85.A power to grant bail under section 41 TACT 2000 could put the public at risk. The need to charge or release within 14 days provides a clarity and focus to the investigation and is an invaluable lever for demanding the immediate release of resources such as technical assistance. In the immediate aftermath of a section 41 arrest, this enables investigators to command resources from the rest of the counter-terrorism machine in a way that would not otherwise be possible. The timing of arrests, and the management of risk to the public (for example, the tipping off of co-conspirators) following arrest are meticulously planned. The ability to detain for up to 14 days, subject only to obtaining a warrant of further detention, without the distraction of having to consider what bail conditions might be sufficient to safeguard the public and how to manage risk in the event that a court granted conditional bail in spite of police submissions, is extremely useful. In Magee v United Kingdom, the ECtHR concluded that the applicants’ detention under Schedule 8 of TACT 2000 did not breach Article 5(3) of the convention.

86.TACT 2000 is fully compatible with article 9 of the Covenant. The UK is clear that everyone has the right to liberty and security of person. This reflects our fundamental values and, in particular, our commitment not only to protect the people of this country and our interests overseas but to do so in a way that is consistent with and indeed advances our commitment to human rights and the rule of law. It is proportionate to the risks we face, and we only engage in activity which is necessary to address those risks. It is transparent: wherever possible and consistent we seek to make more information available in order to help the public to hold the government to account over its policy and spending decisions.

87.The Convention for the Suppression of the Financing of Terrorism has been extended to Bermuda (2014, Anguilla (2015) and to Gibraltar (2020).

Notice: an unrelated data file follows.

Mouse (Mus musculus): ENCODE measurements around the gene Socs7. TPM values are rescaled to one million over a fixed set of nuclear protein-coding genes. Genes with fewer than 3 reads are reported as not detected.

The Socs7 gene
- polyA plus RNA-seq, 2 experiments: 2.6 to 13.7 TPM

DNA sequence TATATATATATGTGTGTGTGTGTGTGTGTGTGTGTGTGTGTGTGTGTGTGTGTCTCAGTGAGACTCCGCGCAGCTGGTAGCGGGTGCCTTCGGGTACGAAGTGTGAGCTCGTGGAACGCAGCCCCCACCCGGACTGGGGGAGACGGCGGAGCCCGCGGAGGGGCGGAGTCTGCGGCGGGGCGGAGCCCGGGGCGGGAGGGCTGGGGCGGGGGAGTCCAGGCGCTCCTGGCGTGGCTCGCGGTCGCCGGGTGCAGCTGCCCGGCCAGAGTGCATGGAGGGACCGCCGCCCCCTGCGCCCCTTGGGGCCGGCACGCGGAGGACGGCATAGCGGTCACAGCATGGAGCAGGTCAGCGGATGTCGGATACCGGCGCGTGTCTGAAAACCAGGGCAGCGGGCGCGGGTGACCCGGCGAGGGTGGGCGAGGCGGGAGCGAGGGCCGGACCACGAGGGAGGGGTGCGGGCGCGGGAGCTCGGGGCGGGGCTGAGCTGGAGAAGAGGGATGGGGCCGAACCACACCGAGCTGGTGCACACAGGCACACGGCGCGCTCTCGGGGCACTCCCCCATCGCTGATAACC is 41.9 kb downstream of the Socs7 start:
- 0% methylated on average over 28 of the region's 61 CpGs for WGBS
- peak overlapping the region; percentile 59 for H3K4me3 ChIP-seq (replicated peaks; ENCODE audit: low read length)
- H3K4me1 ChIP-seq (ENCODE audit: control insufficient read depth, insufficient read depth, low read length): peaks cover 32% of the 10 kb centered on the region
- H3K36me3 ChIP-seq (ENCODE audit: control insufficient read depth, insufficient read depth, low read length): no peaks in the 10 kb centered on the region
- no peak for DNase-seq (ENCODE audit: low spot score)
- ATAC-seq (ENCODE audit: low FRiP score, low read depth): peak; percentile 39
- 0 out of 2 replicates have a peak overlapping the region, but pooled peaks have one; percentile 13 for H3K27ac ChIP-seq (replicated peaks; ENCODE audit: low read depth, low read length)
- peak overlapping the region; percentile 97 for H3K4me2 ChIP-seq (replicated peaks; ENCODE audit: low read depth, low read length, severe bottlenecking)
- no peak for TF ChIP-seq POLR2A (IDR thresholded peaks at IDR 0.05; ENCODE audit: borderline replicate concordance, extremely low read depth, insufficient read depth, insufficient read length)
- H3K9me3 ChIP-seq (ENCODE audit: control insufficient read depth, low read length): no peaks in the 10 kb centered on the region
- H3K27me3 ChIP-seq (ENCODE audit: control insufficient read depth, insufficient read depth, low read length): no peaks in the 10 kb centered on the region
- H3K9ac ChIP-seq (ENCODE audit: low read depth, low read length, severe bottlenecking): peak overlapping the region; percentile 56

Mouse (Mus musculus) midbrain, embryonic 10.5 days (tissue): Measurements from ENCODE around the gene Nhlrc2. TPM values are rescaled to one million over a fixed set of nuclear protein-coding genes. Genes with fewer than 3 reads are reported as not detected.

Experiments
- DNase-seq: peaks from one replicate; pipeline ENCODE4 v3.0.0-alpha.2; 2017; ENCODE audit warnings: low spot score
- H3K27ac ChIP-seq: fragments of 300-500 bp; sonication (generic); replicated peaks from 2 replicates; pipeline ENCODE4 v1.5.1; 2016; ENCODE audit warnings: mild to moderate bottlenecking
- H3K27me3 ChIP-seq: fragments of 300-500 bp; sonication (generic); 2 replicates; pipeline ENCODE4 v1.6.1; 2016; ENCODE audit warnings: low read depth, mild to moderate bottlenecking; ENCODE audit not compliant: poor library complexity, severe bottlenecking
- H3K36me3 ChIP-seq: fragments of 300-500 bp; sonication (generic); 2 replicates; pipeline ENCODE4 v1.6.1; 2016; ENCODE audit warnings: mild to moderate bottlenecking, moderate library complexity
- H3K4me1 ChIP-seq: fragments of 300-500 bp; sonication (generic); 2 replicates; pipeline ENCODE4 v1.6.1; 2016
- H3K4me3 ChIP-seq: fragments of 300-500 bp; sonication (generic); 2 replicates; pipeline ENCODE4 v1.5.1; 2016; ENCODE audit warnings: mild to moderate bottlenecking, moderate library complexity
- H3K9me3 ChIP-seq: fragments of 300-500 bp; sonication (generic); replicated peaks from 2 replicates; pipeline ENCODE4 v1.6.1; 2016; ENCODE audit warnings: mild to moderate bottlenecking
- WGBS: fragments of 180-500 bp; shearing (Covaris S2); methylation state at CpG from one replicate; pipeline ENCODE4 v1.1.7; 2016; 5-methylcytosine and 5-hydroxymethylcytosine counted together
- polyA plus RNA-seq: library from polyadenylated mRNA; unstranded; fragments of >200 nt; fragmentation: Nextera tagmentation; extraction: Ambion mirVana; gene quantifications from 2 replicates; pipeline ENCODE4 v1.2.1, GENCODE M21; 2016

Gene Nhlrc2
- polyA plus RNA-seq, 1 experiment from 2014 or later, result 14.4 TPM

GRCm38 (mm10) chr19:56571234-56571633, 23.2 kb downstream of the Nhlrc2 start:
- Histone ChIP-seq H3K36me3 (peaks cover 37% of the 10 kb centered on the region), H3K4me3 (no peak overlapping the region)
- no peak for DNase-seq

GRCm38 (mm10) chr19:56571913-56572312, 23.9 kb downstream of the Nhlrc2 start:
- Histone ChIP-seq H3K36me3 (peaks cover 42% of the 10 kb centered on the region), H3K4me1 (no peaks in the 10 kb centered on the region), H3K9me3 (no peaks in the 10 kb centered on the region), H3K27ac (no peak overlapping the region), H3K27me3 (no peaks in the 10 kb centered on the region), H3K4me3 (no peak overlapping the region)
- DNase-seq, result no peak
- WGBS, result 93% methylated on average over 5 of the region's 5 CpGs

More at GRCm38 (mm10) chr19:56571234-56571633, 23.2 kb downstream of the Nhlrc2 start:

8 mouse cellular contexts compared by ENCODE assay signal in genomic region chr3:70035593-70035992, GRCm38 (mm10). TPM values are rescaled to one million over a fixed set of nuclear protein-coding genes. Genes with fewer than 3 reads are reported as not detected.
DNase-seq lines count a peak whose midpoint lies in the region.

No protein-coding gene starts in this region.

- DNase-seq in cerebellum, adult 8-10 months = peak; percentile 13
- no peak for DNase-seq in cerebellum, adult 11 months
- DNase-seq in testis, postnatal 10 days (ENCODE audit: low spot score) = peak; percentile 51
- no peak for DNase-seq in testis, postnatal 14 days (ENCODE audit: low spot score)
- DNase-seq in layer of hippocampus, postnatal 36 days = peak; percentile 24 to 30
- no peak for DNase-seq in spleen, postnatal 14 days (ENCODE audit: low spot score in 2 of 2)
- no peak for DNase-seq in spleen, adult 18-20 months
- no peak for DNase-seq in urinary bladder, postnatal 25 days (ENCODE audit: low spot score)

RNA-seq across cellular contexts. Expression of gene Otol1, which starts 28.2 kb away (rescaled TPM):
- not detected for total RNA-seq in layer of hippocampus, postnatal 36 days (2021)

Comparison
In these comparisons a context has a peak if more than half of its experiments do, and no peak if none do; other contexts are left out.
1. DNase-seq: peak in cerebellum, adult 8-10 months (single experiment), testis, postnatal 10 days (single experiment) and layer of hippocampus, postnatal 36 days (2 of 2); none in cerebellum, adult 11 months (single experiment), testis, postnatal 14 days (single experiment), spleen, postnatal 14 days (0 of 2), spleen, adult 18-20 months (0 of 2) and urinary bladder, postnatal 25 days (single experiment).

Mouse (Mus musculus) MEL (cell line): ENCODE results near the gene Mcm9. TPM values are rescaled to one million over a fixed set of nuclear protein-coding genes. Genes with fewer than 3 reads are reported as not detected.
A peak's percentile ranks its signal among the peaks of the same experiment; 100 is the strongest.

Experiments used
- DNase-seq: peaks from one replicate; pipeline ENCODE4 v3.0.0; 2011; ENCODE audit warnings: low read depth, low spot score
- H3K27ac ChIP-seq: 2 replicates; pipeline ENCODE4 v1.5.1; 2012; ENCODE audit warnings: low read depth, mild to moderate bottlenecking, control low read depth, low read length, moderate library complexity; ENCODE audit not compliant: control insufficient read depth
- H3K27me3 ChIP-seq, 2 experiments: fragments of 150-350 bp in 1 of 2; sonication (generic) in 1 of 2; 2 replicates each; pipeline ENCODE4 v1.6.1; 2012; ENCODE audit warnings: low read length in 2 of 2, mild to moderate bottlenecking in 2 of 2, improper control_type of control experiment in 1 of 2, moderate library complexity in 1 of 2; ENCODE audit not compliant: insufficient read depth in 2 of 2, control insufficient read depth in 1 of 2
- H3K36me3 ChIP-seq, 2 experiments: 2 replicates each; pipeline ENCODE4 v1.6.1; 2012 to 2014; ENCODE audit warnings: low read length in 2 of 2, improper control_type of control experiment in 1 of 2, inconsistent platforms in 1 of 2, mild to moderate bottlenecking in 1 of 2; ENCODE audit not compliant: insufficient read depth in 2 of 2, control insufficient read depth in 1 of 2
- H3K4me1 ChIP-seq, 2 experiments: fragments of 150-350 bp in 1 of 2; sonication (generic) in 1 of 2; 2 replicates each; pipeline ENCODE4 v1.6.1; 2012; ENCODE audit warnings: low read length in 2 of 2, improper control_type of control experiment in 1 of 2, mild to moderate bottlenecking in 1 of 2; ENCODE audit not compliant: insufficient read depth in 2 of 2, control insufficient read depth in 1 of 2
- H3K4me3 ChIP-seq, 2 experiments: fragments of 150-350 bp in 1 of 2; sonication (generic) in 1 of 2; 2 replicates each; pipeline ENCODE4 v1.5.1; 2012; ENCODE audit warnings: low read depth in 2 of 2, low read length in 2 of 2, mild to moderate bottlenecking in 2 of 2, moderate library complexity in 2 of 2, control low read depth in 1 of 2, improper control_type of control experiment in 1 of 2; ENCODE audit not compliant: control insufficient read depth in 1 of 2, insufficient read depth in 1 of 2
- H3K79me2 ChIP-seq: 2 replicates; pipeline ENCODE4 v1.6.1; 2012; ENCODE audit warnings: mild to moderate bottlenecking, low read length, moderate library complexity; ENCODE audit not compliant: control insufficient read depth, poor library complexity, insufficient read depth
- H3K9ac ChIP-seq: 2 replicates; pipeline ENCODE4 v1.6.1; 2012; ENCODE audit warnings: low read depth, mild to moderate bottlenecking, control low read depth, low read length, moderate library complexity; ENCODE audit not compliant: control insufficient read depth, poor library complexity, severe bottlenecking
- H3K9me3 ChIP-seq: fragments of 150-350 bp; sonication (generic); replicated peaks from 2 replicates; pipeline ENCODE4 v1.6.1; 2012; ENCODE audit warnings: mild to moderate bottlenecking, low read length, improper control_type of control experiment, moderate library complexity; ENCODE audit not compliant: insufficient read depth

88.The government supports the rule of law and opposes any form of deprivation of liberty that amounts to placing a detained person outside the protection of the law, including so-called extraordinary rendition. The government’s policy on rendition was set out by former Foreign and Commonwealth Office Parliamentary Under Secretary of State Tobias Ellwood during an adjournment debate on the UK’s involvement in rendition in June 2016.

89.The UK remains fundamentally opposed to rendition and as such we do not use rendition – it is not part of our security apparatus and nor do we support, enable or endorse its use by other states. Since 2010, UK intelligence and security personnel have operated under the published Consolidated Guidance and, since January 2020, its replacement, The Principles. The Principles provide direction for UK personnel and governs their interaction with detainees held by others overseas and the handling of intelligence derived from them and is overseen by the Investigatory Powers Commissioner. The Principles expressly reaffirm UK policy on rendition and extraordinary rendition. The UK government investigates allegations against UK personnel and bring complaints to the attention of detaining authorities in other countries, except where to do so might itself lead to unacceptable treatment.

90.The UK does not approve nor permit the use of its territory or UK facilities by another state under any circumstances for the purposes of transfers or detention that are not in compliance with international law. Any request for the transit of foreign flights through the UK or overseas territories is considered on a case-by-case basis and are granted only when the purpose of the transit complies with international law. In the unlikely event that a foreign flight were to land or to pass through the UK airspace unexpectedly for the purposes of transferring a detainee, the government would consider the case on its merits and respond appropriately, in accordance with our policy and obligations under domestic and international law. This position has been made absolutely clear, both publicly and bilaterally to our overseas partners.